Alo-what now?

Alopecia Areata.

Read it, repeat it, remember it – because 2% of the entire population is at risk of developing it. Now, I know that number seems small, but if you put in into perspective that’s approximately 152,000,000 people. And, if you’re still thinking that it will never effect you, then think again. My name is Emily, I’m 17 years old, and I have Alopecia Areata.

It’s funny: when I was diagnosed at the age of 6, I thought that would be it for me and my hair. I’d Googled the pictures, seen the hairless scalps of a thousand people like myself. I had Alopecia. I was going to go bald. That was that.

But I never did.

I guess that’s the first glaring misconception surrounding Alopecia. Yes, it makes your hair fall out, but it doesn’t have to happen all at once. In fact, it’s not uncommon for a person’s hair to fall out, and then grow back within a few months or so. Everybody is different, and so is their Alopecia. It’s an autoimmune disease that is, in the simplest terms, completely unpredictable.

And that, my friends, is why we need to start raising awareness for it.

I feel like there’s such a negative stigma surrounding Alopecia, and that stems from a general lack of understanding from those lucky people it doesn’t affect. I want to put it out there, right here, right now, that having Alopecia Areata is not a bad thing. Of course, I went through a phase of being absolutely terrified of it. At one point, I hated everything about the disease, and even more so the way I looked. That hatred was, quite simply, a fear of the unknown, and as I learned more about my condition over time I eventually stopped caring, to an extent. At the end of the day, Alopecia Areata is a part of me, so why hide it?

Unfortunately, not everybody shares that viewpoint. When my hair fell out most recently in 2017, I was met with the same ignorant remarks that I’d been receiving since I was 6. People who thought I was contagious. People who thought I was faking it. People who thought I had cancer.

After hearing these crude comments on a stuck record for 62% of my life, I have rather desensitized myself from the whole thing. For younger people with Alopecia, however, those things hurt. Perhaps the worst experience for me was when I was 11 years old. As anybody would know, the stress of moving schools can be overwhelming, and for me it was enough to trigger another outbreak of hair loss. As per usual, my beautiful brown hair fell out in chunks, until there was nothing more than an unkempt, patchy mop sprouting from my skull. First came the cancer rumours, which of course I shut down instantly. Then came the isolation. At the time, I had no idea what was going on. Where had all my friends gone? Had I done something wrong? It wasn’t until much later on that I realised what had happened. A rumour had sparked, as rumours always do, claiming that my hair loss was contagious and that I should be avoided at all costs. Unsurprisingly, that seemed to scare my classmates away; heck, nobody wants to lose their hair at the age of 11. I certainly didn’t.

 

I’ve told that story a number of times on my blog, but it didn’t used to be so easy. The physical and emotional bullying which resulted from that rumour was enough to leave me struggling with PTSD, anxiety, and depression. It was only towards the end of 2017 that I was really able to break free from this struggle, and whilst I still find myself with fluctuating levels of anxiety, I feel free for the first time in forever. Looking back, I realise how much people’s ignorance surrounding Alopecia has damaged me, and for the most part through no fault of their own. That is why I believe it is so important that we work together to raise awareness for Alopecia Areata. Recently I have been so inspired by content from online influencers who dedicate their lives to promoting the cause, and I hope that I can add to that beautiful, existing community in my own unique way.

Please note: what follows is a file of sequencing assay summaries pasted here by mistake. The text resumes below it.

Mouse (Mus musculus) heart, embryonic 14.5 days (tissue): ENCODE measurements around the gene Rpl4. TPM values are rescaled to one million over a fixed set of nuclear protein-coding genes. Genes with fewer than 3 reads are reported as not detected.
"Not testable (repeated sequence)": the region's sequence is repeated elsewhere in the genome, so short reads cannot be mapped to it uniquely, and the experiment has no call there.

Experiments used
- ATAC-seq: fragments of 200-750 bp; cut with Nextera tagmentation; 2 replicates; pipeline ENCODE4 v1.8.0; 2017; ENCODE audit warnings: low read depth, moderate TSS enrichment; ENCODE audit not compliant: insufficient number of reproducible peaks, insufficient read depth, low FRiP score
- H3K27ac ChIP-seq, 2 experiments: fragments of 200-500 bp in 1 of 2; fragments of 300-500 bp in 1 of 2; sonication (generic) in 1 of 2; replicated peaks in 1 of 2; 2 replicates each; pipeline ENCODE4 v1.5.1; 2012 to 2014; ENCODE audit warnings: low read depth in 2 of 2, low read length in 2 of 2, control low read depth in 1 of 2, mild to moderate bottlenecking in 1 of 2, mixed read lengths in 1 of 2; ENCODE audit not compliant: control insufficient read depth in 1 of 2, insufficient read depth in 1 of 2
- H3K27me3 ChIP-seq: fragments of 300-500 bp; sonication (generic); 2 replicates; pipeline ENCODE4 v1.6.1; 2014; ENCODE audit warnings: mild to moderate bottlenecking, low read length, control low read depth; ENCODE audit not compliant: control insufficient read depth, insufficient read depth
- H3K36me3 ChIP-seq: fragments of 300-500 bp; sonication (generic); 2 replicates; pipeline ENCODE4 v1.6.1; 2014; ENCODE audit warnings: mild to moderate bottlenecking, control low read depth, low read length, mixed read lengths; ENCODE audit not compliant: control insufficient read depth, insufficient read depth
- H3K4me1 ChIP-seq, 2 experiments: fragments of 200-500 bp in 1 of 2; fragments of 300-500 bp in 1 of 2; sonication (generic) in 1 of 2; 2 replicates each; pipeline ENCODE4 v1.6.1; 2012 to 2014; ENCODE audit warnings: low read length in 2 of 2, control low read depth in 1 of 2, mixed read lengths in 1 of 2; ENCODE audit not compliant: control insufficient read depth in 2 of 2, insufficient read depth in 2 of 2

Over the next few months, I will be writing a fairytale story inspired by the beautiful Princess Malia. If you haven’t yet had the honour of being introduced to her, I strongly recommend that you check our her family’s YouTube channel. The Hayes family have been a huge inspiration to me over the past 8 months or so, and I hope that I can somehow contribute to the incredible work that they put in to make the world a more magical place for people with Alopecia Areata.

 

I did eventually shave off my hair completely, in the hopes that it would grow back without the patchy unevenness that I have grown so used to. (Spoiler alert: it did!) If you want see the journey that my hair and I have taken, I’ll be documenting it in pictures for the first time ever in my next blog. Until then, I wish you all the best.

 

Stay woke, kids.

 


 

As always, thank you so much for reading!

 

If you want to support my work raising awareness for Alopecia Areata, click here to become a patron: https://www.patreon.com/EmilyRumboldt

Or, if you’re feeling generous and feel like fuelling my coffee breaks, you can donate to my Ko-Fi page here: https://ko-fi.com/N4N27QAS

All funds raised from either site will go towards making my blog and (eventually) my YouTube content more effective in their goals of raising awareness for the causes I care so much about. I am so grateful for all the support that I have received from you so far, and will continue to produce content for as long as I am able to do so.

 

For more, see my social media below:

Twitter: @EmilyRumboldt

Instagram: emily.rumboldt

For more contact information, click here.

 

Read my last Life blog, Let’s raise awareness!

 

 

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